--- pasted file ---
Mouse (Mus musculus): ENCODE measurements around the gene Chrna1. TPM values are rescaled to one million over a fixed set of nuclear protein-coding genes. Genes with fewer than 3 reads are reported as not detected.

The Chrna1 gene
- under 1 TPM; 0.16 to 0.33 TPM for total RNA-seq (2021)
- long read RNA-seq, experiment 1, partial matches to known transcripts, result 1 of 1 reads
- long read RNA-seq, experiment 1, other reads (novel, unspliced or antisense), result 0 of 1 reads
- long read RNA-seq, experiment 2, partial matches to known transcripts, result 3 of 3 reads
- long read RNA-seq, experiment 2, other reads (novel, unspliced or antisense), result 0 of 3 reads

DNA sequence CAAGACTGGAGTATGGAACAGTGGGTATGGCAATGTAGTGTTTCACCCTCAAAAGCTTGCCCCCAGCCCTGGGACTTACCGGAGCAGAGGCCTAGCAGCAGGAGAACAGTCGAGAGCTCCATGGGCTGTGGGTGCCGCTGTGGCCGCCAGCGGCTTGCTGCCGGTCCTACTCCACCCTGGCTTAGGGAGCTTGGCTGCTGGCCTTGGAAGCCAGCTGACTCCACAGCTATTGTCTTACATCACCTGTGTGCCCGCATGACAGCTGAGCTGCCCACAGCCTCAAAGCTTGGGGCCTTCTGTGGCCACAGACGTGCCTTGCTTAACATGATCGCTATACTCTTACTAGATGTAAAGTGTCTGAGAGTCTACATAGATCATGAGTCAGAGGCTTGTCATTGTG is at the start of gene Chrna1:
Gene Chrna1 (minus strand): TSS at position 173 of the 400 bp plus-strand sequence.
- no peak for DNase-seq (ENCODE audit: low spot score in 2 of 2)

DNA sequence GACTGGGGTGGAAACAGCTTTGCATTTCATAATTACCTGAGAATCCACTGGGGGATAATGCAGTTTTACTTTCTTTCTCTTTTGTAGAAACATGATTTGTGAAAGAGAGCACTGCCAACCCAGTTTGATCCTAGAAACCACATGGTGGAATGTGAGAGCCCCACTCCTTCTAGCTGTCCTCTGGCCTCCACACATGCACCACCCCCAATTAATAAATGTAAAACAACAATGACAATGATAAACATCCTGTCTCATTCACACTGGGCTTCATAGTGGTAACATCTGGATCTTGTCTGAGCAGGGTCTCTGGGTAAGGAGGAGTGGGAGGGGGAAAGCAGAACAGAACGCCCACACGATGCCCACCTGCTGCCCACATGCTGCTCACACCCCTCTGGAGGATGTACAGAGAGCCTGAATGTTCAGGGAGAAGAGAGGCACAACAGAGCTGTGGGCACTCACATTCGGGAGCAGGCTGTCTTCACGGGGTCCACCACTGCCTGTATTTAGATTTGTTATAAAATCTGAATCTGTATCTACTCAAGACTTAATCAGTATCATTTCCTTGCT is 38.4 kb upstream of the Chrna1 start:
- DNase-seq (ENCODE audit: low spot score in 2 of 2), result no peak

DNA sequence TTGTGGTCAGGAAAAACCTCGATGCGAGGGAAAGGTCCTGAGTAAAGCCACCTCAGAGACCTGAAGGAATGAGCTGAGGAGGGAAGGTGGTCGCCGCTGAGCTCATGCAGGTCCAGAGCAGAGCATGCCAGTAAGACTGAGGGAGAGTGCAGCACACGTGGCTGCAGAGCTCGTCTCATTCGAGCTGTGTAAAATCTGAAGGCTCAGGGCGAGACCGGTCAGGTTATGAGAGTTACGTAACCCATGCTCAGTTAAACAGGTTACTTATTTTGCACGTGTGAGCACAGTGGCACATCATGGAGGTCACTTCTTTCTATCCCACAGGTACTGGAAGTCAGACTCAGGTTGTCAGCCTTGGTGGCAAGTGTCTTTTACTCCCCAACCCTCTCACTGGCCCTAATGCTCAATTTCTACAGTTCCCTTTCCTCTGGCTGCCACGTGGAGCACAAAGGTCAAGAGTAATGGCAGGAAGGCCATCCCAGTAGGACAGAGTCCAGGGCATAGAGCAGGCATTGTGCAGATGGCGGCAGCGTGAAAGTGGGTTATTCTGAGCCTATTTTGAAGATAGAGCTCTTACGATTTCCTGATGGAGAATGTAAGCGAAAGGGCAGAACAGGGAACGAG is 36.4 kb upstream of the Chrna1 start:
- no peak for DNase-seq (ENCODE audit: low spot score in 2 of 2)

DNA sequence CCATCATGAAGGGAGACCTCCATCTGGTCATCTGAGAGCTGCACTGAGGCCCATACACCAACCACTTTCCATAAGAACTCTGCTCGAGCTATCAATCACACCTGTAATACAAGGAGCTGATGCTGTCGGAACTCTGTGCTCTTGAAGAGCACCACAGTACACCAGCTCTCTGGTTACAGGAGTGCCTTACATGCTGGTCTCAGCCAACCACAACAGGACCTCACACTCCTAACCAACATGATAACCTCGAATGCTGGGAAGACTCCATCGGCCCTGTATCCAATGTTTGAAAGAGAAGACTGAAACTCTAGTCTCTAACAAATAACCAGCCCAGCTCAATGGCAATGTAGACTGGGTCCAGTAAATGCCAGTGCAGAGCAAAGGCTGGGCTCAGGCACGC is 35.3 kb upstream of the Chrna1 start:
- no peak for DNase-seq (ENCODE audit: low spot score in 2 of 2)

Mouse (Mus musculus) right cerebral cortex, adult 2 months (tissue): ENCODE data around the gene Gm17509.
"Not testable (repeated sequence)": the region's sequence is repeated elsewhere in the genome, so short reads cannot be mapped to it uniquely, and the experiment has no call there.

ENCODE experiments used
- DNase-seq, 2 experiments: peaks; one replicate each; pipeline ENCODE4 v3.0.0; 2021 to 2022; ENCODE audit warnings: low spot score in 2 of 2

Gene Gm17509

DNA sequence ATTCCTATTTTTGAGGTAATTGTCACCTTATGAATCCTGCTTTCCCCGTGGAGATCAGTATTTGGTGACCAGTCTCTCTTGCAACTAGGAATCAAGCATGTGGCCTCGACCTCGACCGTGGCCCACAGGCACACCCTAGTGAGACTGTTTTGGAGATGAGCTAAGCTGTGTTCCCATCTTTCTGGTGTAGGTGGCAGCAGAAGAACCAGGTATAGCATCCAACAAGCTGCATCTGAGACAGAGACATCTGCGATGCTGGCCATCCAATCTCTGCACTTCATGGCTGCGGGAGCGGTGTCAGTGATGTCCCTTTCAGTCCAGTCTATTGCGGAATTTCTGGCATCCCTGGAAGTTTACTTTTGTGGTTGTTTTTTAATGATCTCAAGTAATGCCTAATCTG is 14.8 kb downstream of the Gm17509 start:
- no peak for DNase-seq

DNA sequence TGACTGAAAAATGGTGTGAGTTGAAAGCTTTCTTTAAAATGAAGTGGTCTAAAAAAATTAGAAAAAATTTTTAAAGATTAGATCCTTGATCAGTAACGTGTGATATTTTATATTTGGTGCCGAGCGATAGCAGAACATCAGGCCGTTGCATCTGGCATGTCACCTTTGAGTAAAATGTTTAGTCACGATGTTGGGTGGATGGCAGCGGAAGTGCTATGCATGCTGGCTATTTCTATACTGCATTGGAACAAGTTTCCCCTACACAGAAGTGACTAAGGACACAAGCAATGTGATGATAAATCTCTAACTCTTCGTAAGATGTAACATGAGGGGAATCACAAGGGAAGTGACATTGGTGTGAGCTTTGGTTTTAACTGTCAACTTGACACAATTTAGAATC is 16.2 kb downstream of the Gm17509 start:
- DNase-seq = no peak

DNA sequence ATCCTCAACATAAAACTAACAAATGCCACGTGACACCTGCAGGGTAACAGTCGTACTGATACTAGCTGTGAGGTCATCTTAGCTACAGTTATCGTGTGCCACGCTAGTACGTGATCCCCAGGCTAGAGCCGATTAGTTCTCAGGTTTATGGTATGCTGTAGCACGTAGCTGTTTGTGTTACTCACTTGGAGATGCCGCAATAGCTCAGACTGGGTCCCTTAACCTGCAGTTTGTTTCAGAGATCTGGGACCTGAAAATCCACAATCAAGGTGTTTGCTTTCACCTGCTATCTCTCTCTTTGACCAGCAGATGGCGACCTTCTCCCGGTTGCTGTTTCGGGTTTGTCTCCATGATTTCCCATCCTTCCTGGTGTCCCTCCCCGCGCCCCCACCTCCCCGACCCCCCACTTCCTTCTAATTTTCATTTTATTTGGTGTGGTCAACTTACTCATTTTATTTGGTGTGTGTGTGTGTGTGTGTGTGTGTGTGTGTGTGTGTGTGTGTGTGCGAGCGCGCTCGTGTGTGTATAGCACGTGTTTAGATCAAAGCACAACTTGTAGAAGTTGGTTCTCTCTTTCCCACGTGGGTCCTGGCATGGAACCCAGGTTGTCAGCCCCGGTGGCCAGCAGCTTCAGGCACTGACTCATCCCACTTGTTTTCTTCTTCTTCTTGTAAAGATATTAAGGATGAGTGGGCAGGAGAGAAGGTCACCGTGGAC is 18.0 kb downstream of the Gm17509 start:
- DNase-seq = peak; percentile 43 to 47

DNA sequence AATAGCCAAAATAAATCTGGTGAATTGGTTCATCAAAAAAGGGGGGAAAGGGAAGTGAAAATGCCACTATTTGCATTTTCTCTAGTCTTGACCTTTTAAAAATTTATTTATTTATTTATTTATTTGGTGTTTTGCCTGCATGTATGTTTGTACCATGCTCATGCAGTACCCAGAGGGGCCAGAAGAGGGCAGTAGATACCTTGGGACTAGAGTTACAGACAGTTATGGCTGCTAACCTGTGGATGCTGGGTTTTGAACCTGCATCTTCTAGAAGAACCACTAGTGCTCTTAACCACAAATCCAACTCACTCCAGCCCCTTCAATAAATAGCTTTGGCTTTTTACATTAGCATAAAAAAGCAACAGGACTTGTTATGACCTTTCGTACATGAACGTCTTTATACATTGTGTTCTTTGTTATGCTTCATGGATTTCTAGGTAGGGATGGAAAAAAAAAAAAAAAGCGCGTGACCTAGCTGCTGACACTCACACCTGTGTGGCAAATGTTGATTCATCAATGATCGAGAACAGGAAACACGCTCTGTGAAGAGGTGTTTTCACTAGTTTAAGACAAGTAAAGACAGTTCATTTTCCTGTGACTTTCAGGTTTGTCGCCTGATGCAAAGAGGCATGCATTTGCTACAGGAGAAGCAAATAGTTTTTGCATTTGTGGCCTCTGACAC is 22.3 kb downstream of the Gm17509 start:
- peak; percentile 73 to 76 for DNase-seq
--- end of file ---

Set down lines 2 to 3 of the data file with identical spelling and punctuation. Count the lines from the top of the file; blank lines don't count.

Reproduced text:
The Chrna1 gene
- under 1 TPM; 0.16 to 0.33 TPM for total RNA-seq (2021)